Obituary: Bernadette Villars

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Bernadette Merlaut, winemaker, born Bordeaux 27 March 1943, married 1966 Philippe Villars (died 1992; two daughters), died near Bareges 29 November 1992.

SUCH was the immediacy of Bernadette Villars' presence, with her short jet black hair and boyish looks, that the news of her death while out walking in the Pyrenees was greeted with stunned disbelief by the Bordeaux wine trade. Villars was not only popular and much admired in the Bordeaux region, but also widely respected in the international wine community, particularly in Britain. Only this summer she had presented a paper at the Institute of Masters of Wine Third International Symposium in Bristol (in English, which, along with Spanish, she spoke fluently), expounding in typical detail on her winemaking techniques at Chateau Chasse-Spleen.

Like a chef juggling with three top restaurants simultaneously, Villars ran three prestigious Bordeaux chateaux in the Medoc, Chateau Chasse-Spleen in Moulis, Chateau Haut-Bages-Liberal and Chateau La Gurgue in Margaux. Yet she remained unaffacted by success, and it was like a breath of fresh air to visit her after the stiff formality generally encountered in the Medoc. Chateau Chasse- Spleen ('Chase the blues away', as she liked to translate it) is technically lower in the arcane Bordeaux pecking order than Haut- Bages-Liberal, which was classified in the famous 1855 ranking, yet, as the jewel in her crown and the property of which she was most proud, it has consistently commanded higher prices than many a classified property.

In 1976 her father Jacques Merlaut bought Chasse-Spleen and put Bernadette Villars in charge, an opportunity she relished. She brought in her mentor, Professor Emile Peynaud, but resisted his advice to change the style to make the wine more approachable. Through meticulous vinification and blending, attention to hygiene and the careful use of oak barrels, she brought the style of the wine into line with modern tastes without sacrificing what she passionately believed to be a tradition worth preserving.

Born in Bordeaux in 1943, Bernadette Merlaut lived in Paris until she was 17 and only saw a vineyard for the first time a year later. At the age of 22, she married Philippe Villars, a Bordeaux boy whose family was steeped in the wine trade. She taught history and geography before realising her real vocation. At Bordeaux University she studied oenology under Emile Peynaud, who was an inspiration to her. 'M Peynaud,' she said, 'taught me how to bridge the gap between academic study and working with practical people - les hommes de terrain.'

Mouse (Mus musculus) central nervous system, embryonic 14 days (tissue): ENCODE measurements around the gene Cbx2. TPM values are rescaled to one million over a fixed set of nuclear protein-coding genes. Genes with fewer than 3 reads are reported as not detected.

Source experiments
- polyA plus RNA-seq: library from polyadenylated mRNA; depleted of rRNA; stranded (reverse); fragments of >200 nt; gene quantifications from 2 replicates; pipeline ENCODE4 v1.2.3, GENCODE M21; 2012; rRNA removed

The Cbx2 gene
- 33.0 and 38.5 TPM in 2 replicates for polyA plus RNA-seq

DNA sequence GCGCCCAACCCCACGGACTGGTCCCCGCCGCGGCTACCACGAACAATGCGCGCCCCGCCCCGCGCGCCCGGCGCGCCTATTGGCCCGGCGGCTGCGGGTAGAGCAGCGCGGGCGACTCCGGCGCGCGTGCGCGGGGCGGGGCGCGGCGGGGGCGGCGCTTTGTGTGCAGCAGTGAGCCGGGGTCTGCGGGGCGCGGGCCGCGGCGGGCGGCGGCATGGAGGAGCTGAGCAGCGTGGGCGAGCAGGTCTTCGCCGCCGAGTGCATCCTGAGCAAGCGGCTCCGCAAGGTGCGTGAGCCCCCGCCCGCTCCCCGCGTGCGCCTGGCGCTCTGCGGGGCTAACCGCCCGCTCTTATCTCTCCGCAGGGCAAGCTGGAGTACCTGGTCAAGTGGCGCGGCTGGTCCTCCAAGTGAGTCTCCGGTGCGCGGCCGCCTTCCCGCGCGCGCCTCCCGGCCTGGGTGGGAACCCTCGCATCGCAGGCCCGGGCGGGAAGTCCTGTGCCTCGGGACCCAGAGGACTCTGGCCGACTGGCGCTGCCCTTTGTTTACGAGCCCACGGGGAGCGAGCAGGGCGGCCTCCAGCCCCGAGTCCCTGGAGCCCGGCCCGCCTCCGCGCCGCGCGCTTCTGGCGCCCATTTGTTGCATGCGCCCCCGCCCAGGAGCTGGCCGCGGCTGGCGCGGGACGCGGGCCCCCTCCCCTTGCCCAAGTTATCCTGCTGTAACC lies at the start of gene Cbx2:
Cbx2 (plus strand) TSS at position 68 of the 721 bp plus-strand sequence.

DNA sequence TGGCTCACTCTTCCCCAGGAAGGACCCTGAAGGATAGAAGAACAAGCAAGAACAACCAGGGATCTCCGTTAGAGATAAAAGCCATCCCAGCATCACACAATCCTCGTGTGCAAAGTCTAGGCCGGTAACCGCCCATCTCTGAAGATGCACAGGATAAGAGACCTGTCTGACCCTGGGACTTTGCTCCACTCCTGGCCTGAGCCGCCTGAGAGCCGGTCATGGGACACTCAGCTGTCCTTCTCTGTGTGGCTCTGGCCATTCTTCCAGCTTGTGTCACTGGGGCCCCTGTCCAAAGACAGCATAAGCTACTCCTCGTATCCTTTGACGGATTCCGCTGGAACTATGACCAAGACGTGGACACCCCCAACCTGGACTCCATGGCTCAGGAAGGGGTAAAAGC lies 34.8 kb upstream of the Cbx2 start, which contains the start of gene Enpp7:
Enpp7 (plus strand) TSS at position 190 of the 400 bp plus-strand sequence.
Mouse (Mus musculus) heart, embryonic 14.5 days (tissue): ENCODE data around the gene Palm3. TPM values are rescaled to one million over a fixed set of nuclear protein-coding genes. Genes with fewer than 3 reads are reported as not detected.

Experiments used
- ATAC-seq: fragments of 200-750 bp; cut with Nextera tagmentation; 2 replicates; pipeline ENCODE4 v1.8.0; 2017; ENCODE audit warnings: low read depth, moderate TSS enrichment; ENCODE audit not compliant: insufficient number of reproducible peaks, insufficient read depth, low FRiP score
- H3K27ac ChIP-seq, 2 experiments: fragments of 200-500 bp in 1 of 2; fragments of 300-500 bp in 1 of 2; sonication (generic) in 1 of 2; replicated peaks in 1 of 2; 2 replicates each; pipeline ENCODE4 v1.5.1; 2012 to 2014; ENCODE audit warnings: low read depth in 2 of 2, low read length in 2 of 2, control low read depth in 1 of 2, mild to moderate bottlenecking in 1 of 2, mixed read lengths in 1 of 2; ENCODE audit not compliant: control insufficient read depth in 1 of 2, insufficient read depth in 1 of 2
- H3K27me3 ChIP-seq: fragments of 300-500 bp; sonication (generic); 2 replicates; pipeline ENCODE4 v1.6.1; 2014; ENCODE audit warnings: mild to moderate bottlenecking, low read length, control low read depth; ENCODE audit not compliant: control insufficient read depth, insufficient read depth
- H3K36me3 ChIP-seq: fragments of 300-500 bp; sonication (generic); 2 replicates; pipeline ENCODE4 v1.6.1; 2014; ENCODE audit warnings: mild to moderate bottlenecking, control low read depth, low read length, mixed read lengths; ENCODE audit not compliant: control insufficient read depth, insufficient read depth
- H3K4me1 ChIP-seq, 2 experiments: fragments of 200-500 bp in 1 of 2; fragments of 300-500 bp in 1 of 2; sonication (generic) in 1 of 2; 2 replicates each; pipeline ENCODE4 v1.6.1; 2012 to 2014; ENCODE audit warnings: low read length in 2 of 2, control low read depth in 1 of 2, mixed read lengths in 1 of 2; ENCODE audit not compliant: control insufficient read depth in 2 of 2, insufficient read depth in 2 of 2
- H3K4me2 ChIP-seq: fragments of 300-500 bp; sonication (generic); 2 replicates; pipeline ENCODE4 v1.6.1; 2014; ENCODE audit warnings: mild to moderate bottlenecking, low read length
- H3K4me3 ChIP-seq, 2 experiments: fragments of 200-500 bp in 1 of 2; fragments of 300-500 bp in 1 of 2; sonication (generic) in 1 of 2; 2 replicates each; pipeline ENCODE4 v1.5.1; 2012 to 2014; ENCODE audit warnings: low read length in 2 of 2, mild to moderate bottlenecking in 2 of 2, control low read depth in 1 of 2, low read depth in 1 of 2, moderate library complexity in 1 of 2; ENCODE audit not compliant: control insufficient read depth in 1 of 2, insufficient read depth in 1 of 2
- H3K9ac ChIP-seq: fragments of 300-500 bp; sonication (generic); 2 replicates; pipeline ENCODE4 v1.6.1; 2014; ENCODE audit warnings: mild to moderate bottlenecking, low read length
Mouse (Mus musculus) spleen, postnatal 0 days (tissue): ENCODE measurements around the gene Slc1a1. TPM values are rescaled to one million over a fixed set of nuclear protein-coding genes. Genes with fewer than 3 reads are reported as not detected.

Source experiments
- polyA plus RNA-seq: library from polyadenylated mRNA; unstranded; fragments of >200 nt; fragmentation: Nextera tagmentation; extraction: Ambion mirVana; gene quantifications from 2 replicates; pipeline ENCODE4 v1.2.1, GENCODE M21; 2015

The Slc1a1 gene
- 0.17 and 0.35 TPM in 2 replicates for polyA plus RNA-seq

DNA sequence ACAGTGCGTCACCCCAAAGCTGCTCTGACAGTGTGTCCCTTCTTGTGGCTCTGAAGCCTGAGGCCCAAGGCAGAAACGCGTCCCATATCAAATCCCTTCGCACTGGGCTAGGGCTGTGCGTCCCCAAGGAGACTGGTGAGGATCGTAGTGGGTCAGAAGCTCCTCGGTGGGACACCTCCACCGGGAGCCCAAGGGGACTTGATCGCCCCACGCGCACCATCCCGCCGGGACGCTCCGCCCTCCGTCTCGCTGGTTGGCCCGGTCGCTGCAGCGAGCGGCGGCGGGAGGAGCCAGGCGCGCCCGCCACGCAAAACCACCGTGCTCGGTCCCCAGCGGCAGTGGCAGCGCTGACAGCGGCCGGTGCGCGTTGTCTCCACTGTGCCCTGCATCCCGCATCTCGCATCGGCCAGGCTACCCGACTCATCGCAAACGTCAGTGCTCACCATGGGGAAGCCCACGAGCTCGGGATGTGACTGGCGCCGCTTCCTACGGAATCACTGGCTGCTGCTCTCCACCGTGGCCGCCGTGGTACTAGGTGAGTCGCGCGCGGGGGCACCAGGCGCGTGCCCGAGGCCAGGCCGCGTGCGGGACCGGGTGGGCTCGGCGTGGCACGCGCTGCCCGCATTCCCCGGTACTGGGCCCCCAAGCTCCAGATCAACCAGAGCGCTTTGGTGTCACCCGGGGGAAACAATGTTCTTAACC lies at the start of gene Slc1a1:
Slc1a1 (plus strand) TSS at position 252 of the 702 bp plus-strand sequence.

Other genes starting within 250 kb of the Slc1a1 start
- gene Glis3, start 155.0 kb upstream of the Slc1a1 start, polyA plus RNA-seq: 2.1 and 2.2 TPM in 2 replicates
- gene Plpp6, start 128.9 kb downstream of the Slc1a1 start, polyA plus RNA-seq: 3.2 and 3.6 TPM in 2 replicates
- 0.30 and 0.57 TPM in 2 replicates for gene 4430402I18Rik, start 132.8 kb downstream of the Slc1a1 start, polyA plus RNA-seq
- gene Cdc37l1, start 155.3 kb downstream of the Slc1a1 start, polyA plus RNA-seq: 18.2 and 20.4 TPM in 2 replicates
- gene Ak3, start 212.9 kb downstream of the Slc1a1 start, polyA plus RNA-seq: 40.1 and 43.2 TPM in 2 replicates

The hallmark of her perfectionist approach lay in her scrupulous attention to detail in the vineyard and cellar. She admitted finding it hard as a woman in a man's world to become involved in winemaking. Her mother disapproved of her working at all. Yet she was encouraged by Peynaud's view that women are often better winetasters than men, and she believed it was sometimes easier for a woman who has worked at home with children 'to see everything together and pay attention to every part of the process'. It was typical of her commonsense approach to keep her prices reasonable. As a result, Chateau Chasse- Spleen has always been very much in demand. 'Il vaut mieux etre le premier dans son village' ('Better to be a big fish in a small pond'), she would say of Chasse-Spleen when asked if she thought it belonged in the 1855 classification.

Though she spent most of her time in the vineyard and cellar, she still found time to devote herself to her husband and two daughters, as well as carry out her duties as vice-president of the family group Bernard Taillan France. BTF, created by her father, is one of the largest French wine groups, a holding company for, among others, the Bordeaux wine merchant Ginestet (of which Philippe Villars was managing director), as well as Chantovent and Ropiteau Freres.

It was with her husband that she had gone to their weekend retreat at Bareges in the Pyrenees. The alarm was raised when neither of them turned up for their Tuesday morning appointments. It is believed that Bernadette Villars died of exposure after falling into a crevasse on Sunday 29 November while on her way to get help for her husband, who is thought to have fallen ill. She was found on Wednesday 2 December. His body has not yet been recovered.

(Photograph omitted)